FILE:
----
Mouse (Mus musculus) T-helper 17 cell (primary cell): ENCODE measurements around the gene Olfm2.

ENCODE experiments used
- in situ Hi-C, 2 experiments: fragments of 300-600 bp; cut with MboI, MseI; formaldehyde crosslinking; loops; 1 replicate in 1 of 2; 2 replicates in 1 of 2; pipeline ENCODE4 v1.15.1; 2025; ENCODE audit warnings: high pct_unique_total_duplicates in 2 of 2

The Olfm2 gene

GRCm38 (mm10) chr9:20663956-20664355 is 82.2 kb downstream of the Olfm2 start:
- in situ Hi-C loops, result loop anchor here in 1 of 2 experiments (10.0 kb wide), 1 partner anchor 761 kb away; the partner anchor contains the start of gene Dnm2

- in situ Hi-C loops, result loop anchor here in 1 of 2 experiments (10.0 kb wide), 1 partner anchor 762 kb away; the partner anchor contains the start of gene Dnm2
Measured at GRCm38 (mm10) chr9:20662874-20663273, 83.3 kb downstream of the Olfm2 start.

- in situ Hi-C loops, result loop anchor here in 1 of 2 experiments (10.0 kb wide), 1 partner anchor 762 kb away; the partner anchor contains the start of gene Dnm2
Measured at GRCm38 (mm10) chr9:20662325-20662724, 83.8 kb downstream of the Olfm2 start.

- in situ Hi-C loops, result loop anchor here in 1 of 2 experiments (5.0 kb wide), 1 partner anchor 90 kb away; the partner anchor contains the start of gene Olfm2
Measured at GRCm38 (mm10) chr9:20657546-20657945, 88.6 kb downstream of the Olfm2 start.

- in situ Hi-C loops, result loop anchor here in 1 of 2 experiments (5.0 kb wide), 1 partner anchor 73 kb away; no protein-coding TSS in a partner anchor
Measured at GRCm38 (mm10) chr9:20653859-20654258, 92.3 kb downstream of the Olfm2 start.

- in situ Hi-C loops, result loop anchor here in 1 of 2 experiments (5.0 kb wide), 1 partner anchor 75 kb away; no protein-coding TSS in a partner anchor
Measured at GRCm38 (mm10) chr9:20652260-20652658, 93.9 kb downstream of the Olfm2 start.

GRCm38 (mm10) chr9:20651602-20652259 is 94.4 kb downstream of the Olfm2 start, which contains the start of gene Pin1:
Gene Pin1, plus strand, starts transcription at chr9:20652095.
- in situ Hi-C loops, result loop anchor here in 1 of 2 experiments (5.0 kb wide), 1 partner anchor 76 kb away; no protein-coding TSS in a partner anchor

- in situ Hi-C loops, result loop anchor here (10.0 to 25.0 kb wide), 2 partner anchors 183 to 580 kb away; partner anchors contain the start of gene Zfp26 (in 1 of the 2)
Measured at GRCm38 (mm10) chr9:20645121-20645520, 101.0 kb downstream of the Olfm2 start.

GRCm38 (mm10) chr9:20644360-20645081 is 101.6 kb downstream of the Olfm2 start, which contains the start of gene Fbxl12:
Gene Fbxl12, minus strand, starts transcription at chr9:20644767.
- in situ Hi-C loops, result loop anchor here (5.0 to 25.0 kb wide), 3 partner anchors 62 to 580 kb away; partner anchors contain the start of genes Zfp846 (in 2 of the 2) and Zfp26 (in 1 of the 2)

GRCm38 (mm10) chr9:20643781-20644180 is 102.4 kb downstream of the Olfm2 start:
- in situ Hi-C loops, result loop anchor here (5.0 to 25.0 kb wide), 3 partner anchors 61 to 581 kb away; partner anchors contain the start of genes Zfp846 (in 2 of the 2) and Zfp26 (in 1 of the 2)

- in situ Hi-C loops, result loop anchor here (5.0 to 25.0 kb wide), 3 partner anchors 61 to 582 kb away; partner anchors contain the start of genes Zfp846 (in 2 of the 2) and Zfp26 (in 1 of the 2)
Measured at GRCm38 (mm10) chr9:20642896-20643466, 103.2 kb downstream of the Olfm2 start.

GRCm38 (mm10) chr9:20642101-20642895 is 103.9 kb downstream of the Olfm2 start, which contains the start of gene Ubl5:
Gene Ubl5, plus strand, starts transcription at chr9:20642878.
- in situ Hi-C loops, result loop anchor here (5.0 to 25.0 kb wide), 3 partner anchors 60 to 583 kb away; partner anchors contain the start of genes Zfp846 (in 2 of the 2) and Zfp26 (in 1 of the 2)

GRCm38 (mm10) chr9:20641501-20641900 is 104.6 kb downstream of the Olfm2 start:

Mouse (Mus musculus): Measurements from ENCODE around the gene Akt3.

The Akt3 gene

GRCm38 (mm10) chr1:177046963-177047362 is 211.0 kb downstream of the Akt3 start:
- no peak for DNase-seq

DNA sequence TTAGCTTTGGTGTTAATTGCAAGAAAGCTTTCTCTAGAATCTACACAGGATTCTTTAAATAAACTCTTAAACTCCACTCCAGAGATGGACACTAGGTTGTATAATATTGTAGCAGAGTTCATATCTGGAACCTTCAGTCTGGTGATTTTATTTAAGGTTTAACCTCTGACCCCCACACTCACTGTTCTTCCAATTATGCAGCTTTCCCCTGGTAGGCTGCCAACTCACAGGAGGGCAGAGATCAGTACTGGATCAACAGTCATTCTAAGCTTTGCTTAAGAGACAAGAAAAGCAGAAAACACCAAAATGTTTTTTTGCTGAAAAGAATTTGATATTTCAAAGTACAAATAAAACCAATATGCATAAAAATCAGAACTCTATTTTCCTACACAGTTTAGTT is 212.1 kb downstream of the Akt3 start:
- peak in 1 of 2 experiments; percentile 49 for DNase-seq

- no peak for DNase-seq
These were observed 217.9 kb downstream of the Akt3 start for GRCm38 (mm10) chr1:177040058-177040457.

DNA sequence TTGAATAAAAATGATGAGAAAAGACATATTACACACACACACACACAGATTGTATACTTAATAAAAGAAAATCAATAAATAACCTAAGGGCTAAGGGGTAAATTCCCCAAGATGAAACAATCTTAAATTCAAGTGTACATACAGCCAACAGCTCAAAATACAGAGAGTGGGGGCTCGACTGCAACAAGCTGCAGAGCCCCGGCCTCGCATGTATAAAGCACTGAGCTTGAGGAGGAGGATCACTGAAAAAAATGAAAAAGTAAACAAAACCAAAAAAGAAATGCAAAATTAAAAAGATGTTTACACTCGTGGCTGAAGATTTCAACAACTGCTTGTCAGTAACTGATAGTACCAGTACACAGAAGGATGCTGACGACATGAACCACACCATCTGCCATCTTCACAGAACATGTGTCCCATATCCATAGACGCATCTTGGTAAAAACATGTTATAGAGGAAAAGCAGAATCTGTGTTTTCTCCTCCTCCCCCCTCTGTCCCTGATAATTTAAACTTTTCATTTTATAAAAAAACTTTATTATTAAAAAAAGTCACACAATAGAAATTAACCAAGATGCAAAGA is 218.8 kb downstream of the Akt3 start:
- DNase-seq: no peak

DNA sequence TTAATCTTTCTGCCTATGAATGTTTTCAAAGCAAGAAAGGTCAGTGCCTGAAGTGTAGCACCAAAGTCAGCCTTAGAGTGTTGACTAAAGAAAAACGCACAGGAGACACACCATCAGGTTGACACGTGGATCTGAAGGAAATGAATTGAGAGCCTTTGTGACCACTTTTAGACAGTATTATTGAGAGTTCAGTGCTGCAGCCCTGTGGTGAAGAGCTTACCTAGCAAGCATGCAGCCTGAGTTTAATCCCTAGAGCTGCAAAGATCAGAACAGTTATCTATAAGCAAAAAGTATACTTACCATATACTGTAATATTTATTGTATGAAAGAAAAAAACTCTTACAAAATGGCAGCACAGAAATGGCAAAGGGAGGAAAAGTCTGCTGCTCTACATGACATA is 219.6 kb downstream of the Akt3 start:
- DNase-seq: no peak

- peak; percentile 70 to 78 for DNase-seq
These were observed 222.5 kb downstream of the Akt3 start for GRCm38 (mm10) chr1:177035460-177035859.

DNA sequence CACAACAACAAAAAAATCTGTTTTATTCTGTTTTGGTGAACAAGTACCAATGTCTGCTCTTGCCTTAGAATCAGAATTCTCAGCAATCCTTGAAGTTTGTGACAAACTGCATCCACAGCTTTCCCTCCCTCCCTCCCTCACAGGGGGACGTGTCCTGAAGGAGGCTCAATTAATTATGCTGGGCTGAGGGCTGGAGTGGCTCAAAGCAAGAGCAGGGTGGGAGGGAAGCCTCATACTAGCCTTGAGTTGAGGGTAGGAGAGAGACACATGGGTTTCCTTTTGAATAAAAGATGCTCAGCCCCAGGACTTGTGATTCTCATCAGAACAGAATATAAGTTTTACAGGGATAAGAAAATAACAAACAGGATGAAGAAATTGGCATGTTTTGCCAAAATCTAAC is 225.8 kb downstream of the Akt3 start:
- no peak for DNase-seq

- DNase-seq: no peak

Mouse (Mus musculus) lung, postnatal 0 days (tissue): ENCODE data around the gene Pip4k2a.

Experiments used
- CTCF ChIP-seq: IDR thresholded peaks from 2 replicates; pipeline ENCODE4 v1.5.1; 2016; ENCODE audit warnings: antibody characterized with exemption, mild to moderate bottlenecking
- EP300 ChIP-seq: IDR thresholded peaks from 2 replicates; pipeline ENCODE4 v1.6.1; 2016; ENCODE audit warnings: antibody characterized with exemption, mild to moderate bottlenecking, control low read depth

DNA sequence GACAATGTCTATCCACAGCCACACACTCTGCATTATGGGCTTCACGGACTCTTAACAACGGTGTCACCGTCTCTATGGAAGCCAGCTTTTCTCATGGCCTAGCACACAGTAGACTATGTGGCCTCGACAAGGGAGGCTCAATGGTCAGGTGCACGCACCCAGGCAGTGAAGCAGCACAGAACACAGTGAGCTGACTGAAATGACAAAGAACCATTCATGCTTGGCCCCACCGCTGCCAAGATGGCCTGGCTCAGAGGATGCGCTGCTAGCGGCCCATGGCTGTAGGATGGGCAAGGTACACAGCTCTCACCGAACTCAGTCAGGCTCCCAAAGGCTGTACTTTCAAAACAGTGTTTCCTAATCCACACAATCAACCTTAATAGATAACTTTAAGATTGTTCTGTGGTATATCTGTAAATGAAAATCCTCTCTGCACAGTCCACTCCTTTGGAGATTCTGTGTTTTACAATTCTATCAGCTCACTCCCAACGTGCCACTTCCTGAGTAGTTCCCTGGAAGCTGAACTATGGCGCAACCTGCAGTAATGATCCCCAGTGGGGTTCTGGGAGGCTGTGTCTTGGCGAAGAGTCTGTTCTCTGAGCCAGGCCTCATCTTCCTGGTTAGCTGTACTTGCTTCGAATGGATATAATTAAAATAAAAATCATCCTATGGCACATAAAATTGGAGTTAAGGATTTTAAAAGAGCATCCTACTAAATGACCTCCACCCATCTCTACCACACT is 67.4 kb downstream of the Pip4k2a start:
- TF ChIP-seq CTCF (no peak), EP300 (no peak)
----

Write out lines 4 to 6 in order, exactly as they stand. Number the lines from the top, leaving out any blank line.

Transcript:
The Olfm2 gene

GRCm38 (mm10) chr9:20663956-20664355 is 82.2 kb downstream of the Olfm2 start:
- in situ Hi-C loops, result loop anchor here in 1 of 2 experiments (10.0 kb wide), 1 partner anchor 761 kb away; the partner anchor contains the start of gene Dnm2